GAME IN PLENTY
I can well fancy that you are wondering why I do
not speak of what we had to eat in those days when we
were living in caves, waiting for the remainder of the
company to arrive that it might be decided where the
city was to be built.
There is little need for me to say that we had brought
with us enough of pickled beef, pork, meal, flour, and
such things, to keep hunger far from us a full year;
but straightway we were done with making those
shelters which served in the stead of houses, we came to
know that there was an abundance of food in the
forest and rivers.
I had thought we were in the midst of plenty while
in England, where one might buy whatsoever he
desired, provided he had the money with which to
pay for it; but here it was as if you need only venture
out in any direction to get food such as would have
caused the mouth of a king to water.
 The wild pigeons came into the forest near us in
such numbers that one could hardly see the sun when
a flock flew overhead, and I, with none other to
help me save Jethro,
have knocked down
from the branches of
the trees, after the
birds had gone to
roost, a full two bushels of them in a single
evening. What is
more, I have actually
seen the birds settle in
such great numbers on
a single limb as to
break it off because of
their immense weight.
Mother preserved as many of these pigeons as she
could care for in what jars of stone or delft we brought
with us, and had it been possible to step out and buy
all the crockery-ware she wanted, I dare say we might
have had of potted pigeons enough to serve us as food
a full year, if so be one could eat of such meat for so
long a time.
Nor were pigeons the only game to be found in these
woods of Penn. He who was a fair marksman could,
by going less than half a mile into the forest in the
 early morning, or just when the sun was setting,
bring down a wild turkey of from twenty to forty
pounds weight; and let me tell you that there is
no more pleasing meat than can be found in a turkey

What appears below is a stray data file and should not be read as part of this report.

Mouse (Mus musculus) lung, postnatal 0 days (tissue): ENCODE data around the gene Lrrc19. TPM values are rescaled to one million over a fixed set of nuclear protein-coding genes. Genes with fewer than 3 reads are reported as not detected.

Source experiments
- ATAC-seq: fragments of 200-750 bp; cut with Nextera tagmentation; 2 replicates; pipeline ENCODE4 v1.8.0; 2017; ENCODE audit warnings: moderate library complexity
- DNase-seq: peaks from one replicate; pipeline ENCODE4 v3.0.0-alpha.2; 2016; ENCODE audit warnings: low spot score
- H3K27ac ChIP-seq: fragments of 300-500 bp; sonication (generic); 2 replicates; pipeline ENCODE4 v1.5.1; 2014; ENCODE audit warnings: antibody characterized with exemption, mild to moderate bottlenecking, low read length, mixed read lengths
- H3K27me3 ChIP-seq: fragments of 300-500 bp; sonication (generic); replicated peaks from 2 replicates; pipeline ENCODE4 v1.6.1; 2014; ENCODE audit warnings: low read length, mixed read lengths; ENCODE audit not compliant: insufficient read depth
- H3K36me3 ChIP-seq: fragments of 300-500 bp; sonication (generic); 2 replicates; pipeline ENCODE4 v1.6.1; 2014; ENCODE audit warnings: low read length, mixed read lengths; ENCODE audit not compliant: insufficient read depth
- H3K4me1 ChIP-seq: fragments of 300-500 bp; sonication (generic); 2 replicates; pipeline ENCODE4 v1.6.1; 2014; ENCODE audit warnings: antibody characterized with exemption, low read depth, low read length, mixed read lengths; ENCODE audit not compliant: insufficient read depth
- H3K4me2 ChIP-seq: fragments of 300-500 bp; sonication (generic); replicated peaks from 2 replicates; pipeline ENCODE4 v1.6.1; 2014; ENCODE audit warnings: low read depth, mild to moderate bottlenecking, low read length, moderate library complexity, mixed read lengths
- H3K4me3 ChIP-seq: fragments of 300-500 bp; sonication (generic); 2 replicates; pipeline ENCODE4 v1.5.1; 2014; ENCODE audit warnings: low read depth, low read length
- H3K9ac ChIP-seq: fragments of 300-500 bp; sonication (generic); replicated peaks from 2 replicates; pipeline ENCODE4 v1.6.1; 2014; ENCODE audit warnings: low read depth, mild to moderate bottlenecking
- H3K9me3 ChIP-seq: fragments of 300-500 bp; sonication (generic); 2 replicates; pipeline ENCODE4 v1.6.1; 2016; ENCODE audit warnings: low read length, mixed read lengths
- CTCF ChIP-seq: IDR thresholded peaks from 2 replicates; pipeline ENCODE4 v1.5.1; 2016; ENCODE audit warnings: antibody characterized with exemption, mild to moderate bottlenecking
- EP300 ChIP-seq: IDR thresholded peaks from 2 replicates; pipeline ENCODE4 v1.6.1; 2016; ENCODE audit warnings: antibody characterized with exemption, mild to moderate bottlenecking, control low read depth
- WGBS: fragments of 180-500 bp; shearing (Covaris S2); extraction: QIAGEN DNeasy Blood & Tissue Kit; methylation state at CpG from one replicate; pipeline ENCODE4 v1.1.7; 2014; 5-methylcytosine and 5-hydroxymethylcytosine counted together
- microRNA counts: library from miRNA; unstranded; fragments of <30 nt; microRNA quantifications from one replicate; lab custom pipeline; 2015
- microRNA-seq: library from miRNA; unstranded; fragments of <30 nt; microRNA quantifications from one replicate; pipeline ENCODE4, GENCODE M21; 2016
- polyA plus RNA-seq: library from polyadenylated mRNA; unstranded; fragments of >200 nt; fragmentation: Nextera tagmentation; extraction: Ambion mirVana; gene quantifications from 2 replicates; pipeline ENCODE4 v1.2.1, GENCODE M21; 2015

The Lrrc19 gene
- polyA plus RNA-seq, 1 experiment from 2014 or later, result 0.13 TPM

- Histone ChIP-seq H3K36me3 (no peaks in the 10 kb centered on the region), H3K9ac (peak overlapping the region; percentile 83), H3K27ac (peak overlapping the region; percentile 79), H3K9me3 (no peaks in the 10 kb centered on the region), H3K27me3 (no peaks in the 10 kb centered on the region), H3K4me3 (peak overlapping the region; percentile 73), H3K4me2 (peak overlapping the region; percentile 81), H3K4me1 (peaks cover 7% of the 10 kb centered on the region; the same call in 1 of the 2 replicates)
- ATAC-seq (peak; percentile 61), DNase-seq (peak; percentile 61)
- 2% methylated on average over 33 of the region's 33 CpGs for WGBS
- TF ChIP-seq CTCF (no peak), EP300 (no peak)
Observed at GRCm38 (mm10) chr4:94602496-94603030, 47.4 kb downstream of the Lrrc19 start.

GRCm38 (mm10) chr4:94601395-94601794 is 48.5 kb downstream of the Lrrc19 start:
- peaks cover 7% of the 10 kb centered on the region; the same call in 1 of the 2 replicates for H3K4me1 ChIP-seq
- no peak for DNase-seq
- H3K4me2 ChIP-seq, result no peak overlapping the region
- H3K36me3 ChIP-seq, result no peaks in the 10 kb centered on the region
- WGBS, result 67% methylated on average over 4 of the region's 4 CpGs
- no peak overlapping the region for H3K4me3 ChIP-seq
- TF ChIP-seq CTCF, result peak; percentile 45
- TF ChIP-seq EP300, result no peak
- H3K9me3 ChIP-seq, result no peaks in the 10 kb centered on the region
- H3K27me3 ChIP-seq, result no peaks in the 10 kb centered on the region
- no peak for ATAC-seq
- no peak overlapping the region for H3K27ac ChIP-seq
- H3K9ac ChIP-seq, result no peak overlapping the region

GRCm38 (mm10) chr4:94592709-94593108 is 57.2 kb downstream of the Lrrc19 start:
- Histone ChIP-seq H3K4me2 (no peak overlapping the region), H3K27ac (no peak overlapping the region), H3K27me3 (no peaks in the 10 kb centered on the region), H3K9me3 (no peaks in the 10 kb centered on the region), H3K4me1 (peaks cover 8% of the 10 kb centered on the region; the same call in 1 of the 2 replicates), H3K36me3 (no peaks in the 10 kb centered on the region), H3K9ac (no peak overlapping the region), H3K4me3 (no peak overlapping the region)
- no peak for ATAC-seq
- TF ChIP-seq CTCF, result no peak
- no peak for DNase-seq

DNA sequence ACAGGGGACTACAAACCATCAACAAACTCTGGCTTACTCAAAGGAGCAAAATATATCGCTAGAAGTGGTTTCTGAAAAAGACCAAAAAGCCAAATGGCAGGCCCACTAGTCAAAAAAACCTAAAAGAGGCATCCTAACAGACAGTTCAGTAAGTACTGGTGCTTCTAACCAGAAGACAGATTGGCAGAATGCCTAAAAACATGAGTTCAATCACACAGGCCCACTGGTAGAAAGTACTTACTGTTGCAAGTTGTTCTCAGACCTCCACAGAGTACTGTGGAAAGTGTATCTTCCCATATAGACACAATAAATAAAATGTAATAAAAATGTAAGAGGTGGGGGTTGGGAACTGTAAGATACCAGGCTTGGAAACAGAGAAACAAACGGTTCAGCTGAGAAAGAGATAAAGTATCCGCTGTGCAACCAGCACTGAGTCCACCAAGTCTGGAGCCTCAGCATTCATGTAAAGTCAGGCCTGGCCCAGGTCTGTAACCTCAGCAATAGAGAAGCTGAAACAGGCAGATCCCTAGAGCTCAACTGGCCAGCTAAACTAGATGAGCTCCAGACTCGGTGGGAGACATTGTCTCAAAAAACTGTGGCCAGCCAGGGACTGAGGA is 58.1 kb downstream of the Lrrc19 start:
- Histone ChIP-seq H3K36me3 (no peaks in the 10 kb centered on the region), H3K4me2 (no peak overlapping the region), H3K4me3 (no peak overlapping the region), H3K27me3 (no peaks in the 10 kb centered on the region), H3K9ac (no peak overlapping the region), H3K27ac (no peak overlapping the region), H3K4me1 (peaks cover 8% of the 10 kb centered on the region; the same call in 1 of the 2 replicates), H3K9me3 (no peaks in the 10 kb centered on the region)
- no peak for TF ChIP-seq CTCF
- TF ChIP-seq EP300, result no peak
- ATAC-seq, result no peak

that has been roasted on a spit, before a fire of chestnut
wood, until the outside is crisp like that which, in
England, we call the crackling of a young pig.
Then what think you of deer meat so plentiful that
one may buy a fine fat buck for two shillings? We had
so much of venison during the winter when we lived
i n the cave that I have more than once turned up my
nose at it, and yet an alderman's nose might well
grow red at sight of the haunches mother served to us
on that makeshift of a table which I had built.
We also had not a little of bear meat; and although
others may eat that kind of food, if they are so disposed,
it tastes too nearly like fresh pork on which sugar has
been sprinkled, to please me.
Then there were elk in the forests as large as small
oxen, and rabbits, squirrels, pheasants, and partridges
in great numbers, while on the water could be found,
in season, swan, geese, ducks, teal, and many other
kinds of fowl.
Jethro and I went often into the forest, making as
excuse that we would have a turkey, some partridges,
or, perhaps, a deer; but the taking of game for food
required but little time, and we spent the remainder
 of the day watching the wild creatures who had not
come to know what a cruel enemy man is to them.
My father held strictly to it that it is sinful to kill
more than may be needed for food, and I have come
to have the same belief. God gave them to us that we
should not go hungry; but surely the poor creatures
were never put in this world that we might find sport
in depriving them of life.
Hundreds of additional titles available for
online reading when you join Gateway to the Classics